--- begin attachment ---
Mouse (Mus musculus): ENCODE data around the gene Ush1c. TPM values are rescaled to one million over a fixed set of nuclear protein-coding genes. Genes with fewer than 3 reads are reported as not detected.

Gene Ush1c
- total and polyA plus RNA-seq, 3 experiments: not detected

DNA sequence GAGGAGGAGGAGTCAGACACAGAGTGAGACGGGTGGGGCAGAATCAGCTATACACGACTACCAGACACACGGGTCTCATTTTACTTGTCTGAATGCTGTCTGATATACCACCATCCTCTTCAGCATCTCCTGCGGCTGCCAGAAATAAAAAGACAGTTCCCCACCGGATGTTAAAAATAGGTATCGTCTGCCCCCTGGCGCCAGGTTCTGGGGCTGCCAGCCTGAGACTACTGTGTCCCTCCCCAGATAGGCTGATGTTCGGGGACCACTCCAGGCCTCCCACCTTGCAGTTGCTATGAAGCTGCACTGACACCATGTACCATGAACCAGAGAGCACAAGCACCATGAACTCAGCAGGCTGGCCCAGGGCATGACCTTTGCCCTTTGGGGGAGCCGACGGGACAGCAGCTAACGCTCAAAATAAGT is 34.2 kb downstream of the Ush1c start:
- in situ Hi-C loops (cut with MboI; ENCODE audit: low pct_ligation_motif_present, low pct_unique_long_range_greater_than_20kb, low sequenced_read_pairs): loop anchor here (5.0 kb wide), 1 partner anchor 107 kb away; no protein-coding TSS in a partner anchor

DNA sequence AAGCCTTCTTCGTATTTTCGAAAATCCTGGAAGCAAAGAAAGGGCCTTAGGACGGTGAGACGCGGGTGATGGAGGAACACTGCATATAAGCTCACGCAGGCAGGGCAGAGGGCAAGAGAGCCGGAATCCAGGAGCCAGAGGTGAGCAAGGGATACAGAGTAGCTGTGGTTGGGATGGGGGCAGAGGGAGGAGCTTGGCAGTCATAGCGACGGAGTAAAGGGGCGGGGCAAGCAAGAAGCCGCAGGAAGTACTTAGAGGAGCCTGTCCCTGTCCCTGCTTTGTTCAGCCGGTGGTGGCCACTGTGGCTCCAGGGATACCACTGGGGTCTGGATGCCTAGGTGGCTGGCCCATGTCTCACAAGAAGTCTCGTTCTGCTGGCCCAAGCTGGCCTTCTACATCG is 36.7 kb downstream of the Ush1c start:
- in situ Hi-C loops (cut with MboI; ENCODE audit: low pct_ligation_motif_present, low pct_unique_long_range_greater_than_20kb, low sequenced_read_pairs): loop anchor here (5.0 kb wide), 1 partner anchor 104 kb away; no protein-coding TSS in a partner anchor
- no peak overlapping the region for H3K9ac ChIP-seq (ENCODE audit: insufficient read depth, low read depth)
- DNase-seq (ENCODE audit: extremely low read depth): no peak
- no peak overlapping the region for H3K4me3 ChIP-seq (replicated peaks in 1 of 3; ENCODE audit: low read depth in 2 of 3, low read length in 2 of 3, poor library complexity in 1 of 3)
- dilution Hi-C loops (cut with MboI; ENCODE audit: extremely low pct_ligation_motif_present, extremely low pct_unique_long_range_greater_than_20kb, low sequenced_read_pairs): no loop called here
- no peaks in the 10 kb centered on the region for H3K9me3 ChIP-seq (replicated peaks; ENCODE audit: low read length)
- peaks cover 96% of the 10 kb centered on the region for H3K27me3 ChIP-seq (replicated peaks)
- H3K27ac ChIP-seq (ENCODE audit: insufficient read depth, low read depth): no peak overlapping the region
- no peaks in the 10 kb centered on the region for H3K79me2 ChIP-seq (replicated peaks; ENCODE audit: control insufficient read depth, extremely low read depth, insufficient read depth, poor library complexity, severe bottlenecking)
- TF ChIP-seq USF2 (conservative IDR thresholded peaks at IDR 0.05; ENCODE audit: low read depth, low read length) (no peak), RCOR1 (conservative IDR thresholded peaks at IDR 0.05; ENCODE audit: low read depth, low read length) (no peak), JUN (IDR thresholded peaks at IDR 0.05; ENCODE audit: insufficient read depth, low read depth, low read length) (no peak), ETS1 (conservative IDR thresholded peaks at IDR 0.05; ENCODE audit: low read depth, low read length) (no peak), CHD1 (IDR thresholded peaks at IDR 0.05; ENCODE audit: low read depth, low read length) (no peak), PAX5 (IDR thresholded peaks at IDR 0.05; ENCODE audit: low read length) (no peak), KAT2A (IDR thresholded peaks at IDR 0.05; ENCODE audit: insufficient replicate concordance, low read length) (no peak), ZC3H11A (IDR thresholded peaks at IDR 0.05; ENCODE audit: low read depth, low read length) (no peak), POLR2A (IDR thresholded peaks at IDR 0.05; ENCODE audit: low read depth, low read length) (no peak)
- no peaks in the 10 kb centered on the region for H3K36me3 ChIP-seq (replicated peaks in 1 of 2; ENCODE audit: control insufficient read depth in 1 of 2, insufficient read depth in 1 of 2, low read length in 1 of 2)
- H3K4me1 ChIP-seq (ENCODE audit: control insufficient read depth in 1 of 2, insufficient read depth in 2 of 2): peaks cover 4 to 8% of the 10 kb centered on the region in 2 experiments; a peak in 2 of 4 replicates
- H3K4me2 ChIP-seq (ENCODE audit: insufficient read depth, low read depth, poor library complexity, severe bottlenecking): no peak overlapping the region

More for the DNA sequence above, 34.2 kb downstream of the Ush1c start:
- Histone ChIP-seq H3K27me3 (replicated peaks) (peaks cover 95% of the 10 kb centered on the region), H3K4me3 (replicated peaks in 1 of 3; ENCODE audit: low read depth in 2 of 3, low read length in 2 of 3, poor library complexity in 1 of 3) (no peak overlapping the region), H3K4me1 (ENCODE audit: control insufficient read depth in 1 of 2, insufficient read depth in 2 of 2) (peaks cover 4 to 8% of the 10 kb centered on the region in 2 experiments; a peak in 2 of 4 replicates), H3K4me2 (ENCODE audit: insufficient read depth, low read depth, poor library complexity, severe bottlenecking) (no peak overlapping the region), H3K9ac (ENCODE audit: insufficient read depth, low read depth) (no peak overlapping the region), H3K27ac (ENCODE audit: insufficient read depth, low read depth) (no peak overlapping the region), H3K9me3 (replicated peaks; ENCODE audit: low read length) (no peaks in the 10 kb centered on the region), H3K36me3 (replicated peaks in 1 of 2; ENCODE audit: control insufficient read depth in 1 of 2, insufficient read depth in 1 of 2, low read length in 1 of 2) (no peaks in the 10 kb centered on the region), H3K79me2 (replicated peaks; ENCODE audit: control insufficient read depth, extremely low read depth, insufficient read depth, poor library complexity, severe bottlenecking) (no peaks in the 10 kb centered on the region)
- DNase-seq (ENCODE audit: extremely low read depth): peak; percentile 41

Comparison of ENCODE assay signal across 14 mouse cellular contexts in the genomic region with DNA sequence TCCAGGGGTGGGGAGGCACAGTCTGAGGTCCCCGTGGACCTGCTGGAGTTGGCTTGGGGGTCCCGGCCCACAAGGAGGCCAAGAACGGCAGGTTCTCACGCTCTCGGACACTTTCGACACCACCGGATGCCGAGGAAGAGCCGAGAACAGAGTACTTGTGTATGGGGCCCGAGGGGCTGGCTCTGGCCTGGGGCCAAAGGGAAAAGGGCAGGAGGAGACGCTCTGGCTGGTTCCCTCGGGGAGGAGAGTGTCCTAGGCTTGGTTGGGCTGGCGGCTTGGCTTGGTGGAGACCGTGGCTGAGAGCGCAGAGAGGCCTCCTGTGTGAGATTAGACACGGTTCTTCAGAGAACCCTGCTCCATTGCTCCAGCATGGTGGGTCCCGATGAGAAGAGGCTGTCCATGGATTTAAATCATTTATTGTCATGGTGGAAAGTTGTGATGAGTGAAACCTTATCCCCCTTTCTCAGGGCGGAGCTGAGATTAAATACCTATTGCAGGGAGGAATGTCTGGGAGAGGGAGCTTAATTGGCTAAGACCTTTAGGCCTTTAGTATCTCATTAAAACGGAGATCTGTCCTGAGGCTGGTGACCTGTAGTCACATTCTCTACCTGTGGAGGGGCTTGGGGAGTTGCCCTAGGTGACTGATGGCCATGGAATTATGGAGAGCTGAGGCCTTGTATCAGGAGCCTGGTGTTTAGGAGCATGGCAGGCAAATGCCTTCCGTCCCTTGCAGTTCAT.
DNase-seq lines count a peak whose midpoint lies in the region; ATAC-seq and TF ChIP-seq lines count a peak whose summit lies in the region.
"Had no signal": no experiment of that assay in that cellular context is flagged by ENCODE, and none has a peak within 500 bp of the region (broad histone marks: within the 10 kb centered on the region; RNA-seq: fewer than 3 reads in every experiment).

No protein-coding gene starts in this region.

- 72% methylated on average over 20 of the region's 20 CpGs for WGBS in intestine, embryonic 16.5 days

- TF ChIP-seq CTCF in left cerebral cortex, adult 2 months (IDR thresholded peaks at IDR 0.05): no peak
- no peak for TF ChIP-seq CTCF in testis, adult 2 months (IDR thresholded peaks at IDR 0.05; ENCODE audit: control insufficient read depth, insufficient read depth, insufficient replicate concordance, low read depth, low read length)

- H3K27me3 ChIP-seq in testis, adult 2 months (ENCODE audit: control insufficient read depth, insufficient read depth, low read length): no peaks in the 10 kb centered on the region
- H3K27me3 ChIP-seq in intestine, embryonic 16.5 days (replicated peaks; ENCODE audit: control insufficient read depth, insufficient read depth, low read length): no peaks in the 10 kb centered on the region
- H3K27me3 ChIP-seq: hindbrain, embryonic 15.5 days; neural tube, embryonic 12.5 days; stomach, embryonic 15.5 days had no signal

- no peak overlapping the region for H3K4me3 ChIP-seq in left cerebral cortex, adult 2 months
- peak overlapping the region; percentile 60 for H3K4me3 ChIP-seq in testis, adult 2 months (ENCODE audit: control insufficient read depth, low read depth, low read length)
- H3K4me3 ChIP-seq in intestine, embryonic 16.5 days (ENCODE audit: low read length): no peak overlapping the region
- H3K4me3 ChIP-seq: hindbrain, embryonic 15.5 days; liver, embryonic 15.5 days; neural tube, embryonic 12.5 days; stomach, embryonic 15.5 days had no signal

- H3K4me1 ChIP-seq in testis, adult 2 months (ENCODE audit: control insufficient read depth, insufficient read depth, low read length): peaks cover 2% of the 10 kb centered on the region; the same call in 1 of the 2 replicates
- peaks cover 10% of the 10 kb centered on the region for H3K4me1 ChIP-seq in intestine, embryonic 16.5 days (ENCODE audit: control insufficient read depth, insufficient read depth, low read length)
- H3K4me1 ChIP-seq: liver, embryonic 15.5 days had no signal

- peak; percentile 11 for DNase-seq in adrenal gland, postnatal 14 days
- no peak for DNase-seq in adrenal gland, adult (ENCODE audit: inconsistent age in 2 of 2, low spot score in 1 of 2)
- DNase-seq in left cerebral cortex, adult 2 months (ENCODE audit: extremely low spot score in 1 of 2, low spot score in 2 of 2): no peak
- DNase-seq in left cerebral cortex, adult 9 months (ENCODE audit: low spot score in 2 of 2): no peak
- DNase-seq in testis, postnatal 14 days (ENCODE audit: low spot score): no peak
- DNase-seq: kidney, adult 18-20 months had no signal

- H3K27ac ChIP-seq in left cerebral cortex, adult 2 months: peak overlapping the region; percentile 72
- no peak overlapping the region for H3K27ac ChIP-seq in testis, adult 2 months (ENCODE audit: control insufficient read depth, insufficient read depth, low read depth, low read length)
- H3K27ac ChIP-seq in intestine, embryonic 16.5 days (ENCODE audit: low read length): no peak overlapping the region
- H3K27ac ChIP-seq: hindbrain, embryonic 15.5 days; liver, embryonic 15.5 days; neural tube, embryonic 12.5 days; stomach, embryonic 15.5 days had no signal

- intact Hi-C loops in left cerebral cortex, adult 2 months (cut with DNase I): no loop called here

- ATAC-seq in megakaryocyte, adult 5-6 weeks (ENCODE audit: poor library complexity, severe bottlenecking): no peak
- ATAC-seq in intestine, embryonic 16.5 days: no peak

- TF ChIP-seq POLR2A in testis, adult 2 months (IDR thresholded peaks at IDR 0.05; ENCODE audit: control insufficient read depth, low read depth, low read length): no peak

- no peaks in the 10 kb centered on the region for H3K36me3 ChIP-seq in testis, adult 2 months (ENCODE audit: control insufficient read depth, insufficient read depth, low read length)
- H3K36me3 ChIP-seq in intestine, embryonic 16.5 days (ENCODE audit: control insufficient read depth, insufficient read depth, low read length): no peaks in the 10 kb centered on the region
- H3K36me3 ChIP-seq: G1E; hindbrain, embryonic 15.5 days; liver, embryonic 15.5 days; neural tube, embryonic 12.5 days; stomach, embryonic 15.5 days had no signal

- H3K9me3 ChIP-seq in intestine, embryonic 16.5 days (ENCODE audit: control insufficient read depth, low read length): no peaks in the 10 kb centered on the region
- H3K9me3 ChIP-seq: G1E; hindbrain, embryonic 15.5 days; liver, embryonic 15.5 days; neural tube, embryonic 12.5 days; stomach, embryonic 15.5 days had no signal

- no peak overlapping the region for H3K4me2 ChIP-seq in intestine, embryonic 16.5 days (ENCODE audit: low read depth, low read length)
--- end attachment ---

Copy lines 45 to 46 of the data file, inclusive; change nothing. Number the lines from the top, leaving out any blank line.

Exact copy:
- DNase-seq: kidney, adult 18-20 months had no signal

- H3K27ac ChIP-seq in left cerebral cortex, adult 2 months: peak overlapping the region; percentile 72